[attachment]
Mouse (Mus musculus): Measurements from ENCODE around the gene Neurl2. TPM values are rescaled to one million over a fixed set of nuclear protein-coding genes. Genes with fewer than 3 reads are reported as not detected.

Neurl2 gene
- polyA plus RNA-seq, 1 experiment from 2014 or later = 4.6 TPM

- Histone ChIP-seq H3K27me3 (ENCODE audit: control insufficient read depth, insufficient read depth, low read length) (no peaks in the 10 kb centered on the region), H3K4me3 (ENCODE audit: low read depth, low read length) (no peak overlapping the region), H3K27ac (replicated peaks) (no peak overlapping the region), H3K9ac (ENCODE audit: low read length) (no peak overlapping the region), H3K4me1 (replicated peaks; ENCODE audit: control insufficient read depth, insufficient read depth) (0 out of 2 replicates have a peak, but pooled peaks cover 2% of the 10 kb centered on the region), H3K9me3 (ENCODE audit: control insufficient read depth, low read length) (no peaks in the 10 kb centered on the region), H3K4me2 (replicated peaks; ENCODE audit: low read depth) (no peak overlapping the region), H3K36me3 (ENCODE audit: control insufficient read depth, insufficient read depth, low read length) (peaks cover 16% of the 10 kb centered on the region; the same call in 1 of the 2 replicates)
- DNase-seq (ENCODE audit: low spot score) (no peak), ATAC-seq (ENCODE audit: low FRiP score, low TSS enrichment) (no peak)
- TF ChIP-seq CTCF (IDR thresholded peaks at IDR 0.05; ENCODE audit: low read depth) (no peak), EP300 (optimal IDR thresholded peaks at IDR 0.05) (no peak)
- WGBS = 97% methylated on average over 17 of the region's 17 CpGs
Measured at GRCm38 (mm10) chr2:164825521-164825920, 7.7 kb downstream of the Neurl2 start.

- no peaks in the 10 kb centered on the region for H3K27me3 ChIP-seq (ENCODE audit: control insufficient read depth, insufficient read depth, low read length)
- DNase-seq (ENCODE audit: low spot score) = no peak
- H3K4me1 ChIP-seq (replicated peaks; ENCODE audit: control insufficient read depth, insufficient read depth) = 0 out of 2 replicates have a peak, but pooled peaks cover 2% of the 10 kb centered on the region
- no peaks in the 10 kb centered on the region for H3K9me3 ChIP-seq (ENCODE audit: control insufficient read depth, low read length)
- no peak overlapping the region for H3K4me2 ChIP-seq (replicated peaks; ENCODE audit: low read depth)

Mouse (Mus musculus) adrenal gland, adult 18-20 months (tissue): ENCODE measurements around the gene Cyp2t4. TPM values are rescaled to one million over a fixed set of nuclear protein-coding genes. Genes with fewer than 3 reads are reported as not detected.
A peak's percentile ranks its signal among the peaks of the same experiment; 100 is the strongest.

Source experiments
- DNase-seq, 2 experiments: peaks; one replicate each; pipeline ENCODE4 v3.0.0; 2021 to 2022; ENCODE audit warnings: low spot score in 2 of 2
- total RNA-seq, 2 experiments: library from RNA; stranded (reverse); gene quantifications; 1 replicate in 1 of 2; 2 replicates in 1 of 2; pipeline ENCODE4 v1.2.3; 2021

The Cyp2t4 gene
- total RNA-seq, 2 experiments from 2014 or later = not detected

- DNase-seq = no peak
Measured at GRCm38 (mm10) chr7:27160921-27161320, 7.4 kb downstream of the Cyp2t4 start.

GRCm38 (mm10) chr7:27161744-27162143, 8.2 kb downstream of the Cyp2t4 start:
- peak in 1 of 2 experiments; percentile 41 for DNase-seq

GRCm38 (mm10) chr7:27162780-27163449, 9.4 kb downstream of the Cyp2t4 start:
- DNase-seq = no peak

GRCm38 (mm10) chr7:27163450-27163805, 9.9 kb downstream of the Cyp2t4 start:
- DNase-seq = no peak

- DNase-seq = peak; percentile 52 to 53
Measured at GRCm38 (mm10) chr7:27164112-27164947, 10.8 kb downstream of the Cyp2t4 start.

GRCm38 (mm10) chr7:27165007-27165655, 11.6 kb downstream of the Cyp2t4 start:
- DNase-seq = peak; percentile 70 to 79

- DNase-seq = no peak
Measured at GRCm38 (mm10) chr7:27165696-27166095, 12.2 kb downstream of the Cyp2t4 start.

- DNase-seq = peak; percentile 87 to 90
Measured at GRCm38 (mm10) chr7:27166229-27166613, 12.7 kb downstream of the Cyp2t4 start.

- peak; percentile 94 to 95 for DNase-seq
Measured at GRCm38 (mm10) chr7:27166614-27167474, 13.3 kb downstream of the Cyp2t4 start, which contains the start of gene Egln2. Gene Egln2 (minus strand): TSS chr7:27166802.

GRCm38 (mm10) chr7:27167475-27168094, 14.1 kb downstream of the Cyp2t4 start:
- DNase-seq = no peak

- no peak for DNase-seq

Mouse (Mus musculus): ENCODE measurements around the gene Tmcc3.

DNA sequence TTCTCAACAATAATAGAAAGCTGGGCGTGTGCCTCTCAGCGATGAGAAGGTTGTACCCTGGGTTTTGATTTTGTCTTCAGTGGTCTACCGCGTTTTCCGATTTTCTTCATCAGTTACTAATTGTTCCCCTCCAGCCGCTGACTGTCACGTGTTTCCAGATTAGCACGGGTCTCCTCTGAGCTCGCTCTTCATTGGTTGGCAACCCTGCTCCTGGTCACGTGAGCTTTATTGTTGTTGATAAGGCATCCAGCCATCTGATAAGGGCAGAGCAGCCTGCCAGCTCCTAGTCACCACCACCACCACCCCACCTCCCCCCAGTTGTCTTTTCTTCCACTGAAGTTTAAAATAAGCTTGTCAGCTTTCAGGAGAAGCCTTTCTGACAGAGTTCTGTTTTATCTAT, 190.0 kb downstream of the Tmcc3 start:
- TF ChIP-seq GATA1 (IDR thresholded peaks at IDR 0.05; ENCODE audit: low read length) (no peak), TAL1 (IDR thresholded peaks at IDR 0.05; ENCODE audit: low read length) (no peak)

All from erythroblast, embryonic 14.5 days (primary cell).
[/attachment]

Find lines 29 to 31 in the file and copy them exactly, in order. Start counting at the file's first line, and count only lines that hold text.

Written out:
- DNase-seq = peak; percentile 52 to 53
Measured at GRCm38 (mm10) chr7:27164112-27164947, 10.8 kb downstream of the Cyp2t4 start.

GRCm38 (mm10) chr7:27165007-27165655, 11.6 kb downstream of the Cyp2t4 start: